Educational technology tips for teachers, librarians and schools.

Alternative Book Reports for the 21st Century

Alternative Book Reports for the 21st Century

By Janna Dougherty

reading too much? Whooos ReadingBook reports have been a staple in American English classes for decades. Students use them to prove their ability to think critically, read deeply, and express their ideas in an eloquent manner.

However, many educators argue that they’re no longer relevant in the modern classroom.

After all, most information in the digital world is now presented in other formats—television, podcasts, YouTube—and paper posters haven’t been considered the best way to present information in decades.

As teachers, our job is to prepare students to think, analyze, and present ideas in formats that they’ll most commonly experience in the world they enter into as adults.

“Our job is to prepare students to think, analyze, and present ideas in formats that they’ll most commonly experience in the world they enter into as adults.”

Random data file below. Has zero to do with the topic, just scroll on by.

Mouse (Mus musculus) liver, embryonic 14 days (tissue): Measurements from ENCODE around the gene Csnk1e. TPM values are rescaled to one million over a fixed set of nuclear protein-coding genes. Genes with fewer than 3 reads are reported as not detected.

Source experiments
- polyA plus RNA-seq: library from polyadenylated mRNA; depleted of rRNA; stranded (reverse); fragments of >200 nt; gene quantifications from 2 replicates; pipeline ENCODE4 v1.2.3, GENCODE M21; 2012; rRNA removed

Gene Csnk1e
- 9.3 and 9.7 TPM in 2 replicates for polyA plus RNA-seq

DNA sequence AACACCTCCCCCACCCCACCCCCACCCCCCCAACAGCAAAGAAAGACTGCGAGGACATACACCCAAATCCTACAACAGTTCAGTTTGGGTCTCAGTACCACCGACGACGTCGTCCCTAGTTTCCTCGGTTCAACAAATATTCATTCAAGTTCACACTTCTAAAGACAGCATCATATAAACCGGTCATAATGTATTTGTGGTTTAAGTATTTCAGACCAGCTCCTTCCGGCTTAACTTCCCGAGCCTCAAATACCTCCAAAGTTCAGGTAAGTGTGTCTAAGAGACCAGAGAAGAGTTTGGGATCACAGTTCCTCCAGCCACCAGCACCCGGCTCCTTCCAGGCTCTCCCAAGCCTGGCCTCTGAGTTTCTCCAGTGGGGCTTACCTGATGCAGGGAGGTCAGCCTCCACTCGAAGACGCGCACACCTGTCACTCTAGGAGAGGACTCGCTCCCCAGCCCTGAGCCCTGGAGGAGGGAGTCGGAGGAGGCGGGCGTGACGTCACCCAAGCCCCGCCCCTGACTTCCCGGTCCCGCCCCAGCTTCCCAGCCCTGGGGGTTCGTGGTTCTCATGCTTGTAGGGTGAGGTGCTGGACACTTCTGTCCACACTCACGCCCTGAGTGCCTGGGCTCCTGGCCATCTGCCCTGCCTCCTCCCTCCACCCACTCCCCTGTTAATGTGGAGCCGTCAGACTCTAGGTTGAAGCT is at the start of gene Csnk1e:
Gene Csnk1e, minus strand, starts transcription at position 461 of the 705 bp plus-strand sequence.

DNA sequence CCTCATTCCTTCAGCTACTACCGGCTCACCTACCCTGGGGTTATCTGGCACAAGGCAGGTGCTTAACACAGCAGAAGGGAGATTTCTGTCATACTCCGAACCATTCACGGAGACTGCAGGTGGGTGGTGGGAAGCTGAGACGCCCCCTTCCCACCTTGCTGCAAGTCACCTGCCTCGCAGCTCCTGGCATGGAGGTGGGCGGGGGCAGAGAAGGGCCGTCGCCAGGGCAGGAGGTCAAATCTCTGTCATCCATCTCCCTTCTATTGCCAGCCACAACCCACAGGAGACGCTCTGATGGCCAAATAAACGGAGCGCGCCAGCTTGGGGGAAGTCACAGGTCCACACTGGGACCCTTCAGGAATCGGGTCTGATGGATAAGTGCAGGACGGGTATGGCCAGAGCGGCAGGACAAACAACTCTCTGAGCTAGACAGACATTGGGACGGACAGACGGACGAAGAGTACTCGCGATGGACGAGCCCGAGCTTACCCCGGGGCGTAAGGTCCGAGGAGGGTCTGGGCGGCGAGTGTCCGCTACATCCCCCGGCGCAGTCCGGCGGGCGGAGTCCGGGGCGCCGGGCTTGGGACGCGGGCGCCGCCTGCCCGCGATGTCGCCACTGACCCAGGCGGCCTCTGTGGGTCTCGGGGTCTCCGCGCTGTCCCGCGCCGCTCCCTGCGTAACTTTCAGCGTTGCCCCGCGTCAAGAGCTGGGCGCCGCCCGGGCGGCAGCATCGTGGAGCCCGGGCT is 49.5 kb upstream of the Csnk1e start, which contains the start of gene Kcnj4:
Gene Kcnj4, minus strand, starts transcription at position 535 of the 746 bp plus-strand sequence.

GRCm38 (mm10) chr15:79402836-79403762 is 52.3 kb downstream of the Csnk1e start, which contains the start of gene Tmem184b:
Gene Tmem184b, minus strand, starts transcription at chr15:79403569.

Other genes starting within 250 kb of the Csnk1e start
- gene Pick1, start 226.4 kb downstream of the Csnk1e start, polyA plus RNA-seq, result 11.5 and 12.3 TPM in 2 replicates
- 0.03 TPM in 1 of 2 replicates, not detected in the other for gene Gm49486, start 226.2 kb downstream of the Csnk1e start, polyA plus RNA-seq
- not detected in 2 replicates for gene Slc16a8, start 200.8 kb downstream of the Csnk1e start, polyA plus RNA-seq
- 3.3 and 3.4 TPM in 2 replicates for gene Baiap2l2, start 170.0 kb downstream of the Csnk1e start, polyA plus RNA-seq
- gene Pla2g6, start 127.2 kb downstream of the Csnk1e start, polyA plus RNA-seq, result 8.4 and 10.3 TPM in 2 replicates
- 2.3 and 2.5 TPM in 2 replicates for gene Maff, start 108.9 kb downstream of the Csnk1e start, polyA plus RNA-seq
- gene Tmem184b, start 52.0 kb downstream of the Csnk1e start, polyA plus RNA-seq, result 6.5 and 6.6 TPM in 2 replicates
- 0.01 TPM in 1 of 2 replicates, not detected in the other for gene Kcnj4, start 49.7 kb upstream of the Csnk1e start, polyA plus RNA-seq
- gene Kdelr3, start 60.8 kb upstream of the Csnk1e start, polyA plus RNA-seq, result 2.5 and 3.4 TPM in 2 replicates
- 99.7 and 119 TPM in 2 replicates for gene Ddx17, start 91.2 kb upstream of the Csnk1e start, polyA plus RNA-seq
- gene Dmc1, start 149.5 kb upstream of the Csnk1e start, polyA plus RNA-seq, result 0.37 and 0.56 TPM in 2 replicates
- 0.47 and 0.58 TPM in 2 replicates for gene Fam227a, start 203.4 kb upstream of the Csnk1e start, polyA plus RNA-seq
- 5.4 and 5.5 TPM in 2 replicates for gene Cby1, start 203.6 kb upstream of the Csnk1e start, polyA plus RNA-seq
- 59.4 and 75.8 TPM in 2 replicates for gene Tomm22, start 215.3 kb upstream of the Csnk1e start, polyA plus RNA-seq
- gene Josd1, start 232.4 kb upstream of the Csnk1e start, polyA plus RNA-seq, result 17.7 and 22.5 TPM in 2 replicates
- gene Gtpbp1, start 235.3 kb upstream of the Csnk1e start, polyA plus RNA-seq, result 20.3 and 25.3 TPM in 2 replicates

This isn’t to say that the book report should be abandoned—if that was the case, this blog post wouldn’t exist. Instead, English teachers need to approach book reports in a way that will engage and teach students just as much as the material the report is on.

Bring your traditional book report assignments into the 21st century, and make the format as much of a teaching moment as the content with these four ideas.

Podcasts and Audio Recording

Students who aren’t comfortable with their writing may find themselves drawn to podcasting. With fewer writing components and a more forgiving attitude towards informal language, it’s the ideal platform to allow these students to shine.

One of the best book reports I’ve ever seen was a fairly unstructured audio recording. A pair of students created an audio file of them reviewing a book (that each had read separately), based off of a pre-written list of bullet points and some notes to help jog their memory.